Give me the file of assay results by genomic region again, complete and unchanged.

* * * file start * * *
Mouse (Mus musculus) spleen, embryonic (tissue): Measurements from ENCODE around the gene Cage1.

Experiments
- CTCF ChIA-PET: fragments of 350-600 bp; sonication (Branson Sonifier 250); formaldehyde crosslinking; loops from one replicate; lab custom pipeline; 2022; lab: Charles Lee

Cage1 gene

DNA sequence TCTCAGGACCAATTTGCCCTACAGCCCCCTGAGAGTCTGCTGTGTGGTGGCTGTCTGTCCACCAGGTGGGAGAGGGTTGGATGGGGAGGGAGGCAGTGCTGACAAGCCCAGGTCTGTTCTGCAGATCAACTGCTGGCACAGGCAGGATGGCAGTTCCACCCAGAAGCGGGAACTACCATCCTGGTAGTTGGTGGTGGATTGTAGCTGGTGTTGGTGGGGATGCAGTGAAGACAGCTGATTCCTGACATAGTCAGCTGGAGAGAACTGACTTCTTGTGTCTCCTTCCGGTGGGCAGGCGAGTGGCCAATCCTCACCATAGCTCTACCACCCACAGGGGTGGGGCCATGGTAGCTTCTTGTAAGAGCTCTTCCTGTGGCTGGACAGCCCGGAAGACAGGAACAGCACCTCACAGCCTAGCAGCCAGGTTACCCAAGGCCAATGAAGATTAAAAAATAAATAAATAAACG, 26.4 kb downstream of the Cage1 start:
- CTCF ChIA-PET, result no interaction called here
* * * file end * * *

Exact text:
Mouse (Mus musculus) spleen, embryonic (tissue): Measurements from ENCODE around the gene Cage1.

Experiments
- CTCF ChIA-PET: fragments of 350-600 bp; sonication (Branson Sonifier 250); formaldehyde crosslinking; loops from one replicate; lab custom pipeline; 2022; lab: Charles Lee

Cage1 gene

DNA sequence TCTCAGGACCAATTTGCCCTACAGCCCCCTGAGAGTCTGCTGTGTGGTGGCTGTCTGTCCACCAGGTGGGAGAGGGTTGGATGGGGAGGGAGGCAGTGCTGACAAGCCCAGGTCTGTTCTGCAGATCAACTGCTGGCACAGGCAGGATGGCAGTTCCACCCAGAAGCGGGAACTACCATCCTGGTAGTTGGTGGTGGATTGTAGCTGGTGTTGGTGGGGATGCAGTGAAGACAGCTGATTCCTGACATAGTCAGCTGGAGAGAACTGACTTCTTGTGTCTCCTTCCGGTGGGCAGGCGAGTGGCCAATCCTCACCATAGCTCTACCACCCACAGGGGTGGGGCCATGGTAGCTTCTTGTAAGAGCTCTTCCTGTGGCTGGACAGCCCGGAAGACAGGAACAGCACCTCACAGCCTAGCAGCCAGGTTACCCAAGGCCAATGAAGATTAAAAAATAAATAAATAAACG, 26.4 kb downstream of the Cage1 start:
- CTCF ChIA-PET, result no interaction called here